DRAW­ING ON SUR­VIVAL SKILLS

Fremantle Gazette - - LIFESTYLE -

WHEN An­thony Bres­lin woke up with bruises the size of grape­fruits on his legs three years ago, he knew he had leukaemia.

He had watched his older brother die from the dis­ease 23 years ago, aged 38, so he recog­nised the signs when he saw them.

“I watched my brother die – was with him all the way, right un­til the end – and I thought: ‘That is go­ing to hap­pen to me, I’m go­ing to end up like him,” the Mel­bourne artist said.

But that wasn’t the end for Bres­lin.

“I was hos­pi­talised for months and needed a bone mar­row trans­plant to live be­cause I was dy­ing – I ac­tu­ally al­most died three times,” he said.

“I’m not too bad at the mo­ment – I’m a long way off be­ing good and I’ve got kid­ney fail­ure but I’m off dial­y­sis, which is a mir­a­cle.”

The for­mer body­builder, now 20kg lighter, is phys­i­cally weak but has pow­ered on with a new­found per­spec­tive and pur­pose.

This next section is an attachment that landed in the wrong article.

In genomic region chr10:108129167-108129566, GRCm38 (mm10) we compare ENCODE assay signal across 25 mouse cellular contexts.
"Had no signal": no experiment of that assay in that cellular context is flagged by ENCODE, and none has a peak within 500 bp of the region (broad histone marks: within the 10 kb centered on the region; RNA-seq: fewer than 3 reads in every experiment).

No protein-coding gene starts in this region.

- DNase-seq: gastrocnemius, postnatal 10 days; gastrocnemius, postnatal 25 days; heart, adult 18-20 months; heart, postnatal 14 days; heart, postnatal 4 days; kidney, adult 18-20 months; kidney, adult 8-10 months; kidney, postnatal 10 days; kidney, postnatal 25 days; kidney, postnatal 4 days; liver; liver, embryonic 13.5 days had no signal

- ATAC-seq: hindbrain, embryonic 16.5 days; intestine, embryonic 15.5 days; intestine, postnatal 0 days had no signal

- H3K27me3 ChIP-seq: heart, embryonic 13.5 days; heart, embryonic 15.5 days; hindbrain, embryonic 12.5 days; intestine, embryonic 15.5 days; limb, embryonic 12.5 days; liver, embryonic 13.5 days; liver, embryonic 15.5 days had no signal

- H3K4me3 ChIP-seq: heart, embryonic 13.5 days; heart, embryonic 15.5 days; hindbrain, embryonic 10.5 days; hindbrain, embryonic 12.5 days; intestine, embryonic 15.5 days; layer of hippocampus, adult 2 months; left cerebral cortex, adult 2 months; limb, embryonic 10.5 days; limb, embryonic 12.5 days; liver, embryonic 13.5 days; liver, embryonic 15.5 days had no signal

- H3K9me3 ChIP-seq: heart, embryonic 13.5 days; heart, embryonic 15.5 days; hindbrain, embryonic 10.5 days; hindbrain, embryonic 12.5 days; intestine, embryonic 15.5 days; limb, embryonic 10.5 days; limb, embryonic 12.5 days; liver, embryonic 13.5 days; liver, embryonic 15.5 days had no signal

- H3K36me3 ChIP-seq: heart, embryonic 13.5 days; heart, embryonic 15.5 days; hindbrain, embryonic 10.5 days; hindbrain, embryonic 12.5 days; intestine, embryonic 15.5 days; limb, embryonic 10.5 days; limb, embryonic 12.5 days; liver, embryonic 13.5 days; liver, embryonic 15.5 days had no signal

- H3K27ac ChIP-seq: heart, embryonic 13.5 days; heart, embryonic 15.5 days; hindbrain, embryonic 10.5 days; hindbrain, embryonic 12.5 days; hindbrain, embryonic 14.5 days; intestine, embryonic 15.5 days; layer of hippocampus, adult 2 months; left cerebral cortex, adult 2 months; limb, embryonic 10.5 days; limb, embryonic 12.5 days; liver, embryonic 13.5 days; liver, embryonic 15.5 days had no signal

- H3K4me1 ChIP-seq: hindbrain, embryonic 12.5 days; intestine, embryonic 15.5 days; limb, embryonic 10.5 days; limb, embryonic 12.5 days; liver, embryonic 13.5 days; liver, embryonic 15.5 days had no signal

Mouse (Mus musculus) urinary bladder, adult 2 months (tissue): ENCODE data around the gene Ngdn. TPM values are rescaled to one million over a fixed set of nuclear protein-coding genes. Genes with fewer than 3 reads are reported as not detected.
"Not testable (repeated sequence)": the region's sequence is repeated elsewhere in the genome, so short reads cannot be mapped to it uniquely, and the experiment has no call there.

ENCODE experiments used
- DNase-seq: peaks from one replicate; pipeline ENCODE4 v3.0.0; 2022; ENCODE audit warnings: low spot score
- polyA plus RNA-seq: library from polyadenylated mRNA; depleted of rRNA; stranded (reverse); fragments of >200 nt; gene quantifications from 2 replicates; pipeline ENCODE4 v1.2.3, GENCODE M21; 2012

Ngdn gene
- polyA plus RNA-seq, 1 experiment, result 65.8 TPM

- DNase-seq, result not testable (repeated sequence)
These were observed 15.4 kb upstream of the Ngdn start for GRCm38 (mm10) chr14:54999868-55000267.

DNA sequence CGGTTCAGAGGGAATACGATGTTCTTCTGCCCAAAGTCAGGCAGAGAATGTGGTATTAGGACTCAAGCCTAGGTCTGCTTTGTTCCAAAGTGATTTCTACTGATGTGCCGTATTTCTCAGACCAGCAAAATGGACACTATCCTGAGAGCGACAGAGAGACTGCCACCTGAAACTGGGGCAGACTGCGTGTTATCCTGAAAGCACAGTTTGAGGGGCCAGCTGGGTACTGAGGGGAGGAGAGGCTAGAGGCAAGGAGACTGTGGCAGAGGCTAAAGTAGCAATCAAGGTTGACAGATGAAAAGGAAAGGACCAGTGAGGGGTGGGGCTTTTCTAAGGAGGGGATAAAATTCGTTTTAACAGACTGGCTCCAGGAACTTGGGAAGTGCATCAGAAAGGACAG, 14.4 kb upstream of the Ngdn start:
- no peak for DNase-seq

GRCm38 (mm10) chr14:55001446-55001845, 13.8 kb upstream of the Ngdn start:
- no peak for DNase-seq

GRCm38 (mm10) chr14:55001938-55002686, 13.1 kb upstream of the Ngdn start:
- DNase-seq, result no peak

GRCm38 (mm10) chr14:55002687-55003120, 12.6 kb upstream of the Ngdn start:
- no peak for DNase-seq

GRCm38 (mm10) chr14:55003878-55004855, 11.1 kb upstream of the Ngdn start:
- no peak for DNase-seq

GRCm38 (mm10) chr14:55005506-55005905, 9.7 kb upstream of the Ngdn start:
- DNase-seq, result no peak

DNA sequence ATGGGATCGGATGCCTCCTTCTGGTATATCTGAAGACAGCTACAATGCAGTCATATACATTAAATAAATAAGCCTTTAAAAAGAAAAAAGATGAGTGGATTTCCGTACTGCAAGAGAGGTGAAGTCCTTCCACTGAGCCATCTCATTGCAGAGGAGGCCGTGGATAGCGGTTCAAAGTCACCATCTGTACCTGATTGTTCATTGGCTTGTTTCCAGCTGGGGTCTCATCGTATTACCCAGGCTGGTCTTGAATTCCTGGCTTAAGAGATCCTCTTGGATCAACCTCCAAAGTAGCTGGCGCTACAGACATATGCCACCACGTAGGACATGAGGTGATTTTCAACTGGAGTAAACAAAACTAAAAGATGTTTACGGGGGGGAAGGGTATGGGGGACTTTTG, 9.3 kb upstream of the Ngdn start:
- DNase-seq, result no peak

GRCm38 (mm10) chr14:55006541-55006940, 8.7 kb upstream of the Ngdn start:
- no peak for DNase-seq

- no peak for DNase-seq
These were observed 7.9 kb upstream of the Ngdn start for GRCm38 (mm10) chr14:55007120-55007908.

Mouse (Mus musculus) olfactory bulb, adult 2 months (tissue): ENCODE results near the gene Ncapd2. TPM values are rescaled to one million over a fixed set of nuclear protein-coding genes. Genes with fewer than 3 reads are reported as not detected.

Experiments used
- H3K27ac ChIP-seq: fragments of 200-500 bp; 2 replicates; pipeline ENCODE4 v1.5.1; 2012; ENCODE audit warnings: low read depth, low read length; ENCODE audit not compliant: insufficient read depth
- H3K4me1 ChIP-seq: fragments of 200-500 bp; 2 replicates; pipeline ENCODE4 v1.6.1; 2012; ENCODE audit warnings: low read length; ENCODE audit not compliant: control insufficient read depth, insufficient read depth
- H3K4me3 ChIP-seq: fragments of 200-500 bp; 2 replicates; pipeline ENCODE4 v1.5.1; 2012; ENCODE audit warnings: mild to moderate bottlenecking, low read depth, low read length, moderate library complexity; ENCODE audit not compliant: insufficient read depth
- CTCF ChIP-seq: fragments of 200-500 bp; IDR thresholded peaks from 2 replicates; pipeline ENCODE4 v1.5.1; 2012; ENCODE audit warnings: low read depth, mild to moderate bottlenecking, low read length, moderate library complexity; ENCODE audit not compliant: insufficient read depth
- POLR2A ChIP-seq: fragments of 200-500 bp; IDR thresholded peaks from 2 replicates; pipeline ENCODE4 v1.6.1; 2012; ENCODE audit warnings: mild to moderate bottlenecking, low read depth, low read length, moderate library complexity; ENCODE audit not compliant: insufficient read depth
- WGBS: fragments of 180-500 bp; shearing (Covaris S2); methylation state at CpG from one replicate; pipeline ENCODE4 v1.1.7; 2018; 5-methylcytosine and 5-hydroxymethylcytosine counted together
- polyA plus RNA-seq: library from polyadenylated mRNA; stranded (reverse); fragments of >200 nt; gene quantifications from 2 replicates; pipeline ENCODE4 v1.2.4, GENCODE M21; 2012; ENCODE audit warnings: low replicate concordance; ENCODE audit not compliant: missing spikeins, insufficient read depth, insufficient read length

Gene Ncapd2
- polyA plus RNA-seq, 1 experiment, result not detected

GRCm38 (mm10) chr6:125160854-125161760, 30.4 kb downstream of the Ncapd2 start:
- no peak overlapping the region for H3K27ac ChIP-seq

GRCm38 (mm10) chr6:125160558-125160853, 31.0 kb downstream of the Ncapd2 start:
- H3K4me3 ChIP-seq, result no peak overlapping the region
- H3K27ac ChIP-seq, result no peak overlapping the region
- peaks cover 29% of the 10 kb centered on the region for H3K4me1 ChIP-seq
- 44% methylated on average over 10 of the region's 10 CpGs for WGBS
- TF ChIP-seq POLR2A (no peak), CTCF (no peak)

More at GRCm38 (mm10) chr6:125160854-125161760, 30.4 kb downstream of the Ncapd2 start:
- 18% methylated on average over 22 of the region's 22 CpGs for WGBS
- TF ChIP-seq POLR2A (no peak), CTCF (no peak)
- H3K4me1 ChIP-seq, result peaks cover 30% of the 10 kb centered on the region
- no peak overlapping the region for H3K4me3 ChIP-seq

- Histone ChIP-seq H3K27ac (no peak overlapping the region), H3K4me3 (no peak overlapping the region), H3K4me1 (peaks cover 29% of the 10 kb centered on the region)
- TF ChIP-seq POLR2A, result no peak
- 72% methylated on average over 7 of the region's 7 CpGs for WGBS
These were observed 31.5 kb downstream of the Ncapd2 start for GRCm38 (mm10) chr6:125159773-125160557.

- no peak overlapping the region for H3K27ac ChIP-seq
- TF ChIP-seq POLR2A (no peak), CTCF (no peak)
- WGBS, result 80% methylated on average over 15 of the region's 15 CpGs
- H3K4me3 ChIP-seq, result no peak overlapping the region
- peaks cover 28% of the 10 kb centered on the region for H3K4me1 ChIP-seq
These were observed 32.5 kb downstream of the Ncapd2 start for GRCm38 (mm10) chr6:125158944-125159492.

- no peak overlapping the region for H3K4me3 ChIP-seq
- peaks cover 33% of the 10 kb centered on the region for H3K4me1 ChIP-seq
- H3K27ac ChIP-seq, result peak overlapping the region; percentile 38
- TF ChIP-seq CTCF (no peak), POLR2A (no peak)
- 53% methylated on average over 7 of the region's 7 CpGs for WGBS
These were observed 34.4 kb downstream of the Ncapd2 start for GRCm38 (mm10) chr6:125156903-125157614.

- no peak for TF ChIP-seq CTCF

“When you go through some­thing like this, you have to dig deep into your mind and your per­cep­tion of re­al­ity be­cause there are lots of things you have to let go of quickly,” he said. “I went from be­ing strong and ca­pa­ble to wiped out in such a short pe­riod of time. I watched my body waste away quickly – it was a dras­tic change.”

About a year ago, con­fined to a hos­pi­tal iso­la­tion room, Bres­lin be­gan to cre­ate a war­rior man.

Bit by bit he drew the fig­ure: the star of his new “come­back” ex­hi­bi­tion.

“I used to draw when­ever I had the en­ergy and this char­ac­ter de­vel­oped who was like a war­rior and I started to go: “I’m draw­ing him be­cause that’s how I feel,’” Bres­lin said. Sara Fitz­patrick

An­thony Bres­lin’s We Are The Planet.

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